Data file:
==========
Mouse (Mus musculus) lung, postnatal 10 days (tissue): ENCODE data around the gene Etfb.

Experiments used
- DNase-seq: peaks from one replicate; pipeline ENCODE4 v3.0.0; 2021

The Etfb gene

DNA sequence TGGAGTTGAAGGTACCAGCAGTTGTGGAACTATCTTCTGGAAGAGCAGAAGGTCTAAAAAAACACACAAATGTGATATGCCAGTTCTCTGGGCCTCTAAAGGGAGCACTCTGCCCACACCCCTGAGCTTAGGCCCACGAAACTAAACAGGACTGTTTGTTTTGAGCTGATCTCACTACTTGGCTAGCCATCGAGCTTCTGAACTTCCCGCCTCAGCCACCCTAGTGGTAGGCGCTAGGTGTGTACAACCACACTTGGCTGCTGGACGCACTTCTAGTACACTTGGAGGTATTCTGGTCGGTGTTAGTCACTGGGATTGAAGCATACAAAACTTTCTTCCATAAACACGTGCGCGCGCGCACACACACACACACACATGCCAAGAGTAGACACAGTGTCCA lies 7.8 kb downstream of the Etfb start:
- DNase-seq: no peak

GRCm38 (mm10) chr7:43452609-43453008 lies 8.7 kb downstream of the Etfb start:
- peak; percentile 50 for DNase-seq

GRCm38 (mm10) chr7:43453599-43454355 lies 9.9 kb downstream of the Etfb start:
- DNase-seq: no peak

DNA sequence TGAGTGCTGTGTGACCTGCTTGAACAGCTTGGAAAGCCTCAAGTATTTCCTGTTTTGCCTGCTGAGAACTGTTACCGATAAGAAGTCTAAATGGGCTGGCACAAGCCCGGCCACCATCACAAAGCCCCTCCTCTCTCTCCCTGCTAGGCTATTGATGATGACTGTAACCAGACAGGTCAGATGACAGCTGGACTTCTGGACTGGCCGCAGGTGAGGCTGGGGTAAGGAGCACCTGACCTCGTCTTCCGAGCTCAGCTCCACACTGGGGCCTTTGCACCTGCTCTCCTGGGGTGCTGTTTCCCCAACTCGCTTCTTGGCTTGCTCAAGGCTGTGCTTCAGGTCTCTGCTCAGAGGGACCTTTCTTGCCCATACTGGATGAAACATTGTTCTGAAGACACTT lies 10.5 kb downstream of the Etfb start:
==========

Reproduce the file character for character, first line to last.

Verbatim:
Mouse (Mus musculus) lung, postnatal 10 days (tissue): ENCODE data around the gene Etfb.

Experiments used
- DNase-seq: peaks from one replicate; pipeline ENCODE4 v3.0.0; 2021

The Etfb gene

DNA sequence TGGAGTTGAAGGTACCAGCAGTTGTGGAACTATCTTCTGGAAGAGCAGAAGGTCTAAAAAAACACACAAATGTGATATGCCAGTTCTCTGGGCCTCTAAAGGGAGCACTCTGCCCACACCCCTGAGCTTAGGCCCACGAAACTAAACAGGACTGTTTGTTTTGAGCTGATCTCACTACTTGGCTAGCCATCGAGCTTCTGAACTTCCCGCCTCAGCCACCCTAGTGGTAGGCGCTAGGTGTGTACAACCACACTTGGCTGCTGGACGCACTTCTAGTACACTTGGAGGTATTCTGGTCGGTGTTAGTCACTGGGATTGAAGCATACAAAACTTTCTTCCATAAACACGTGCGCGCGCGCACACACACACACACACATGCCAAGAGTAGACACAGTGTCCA lies 7.8 kb downstream of the Etfb start:
- DNase-seq: no peak

GRCm38 (mm10) chr7:43452609-43453008 lies 8.7 kb downstream of the Etfb start:
- peak; percentile 50 for DNase-seq

GRCm38 (mm10) chr7:43453599-43454355 lies 9.9 kb downstream of the Etfb start:
- DNase-seq: no peak

DNA sequence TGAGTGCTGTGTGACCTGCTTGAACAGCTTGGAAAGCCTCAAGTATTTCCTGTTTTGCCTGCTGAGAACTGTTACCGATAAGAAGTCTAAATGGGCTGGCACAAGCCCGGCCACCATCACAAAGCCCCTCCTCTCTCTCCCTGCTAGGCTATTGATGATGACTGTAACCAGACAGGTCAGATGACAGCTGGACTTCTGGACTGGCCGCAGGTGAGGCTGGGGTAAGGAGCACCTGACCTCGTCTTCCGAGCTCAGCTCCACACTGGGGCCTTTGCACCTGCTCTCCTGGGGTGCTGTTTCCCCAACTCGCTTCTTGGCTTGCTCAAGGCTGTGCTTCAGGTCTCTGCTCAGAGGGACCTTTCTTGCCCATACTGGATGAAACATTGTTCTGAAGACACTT lies 10.5 kb downstream of the Etfb start: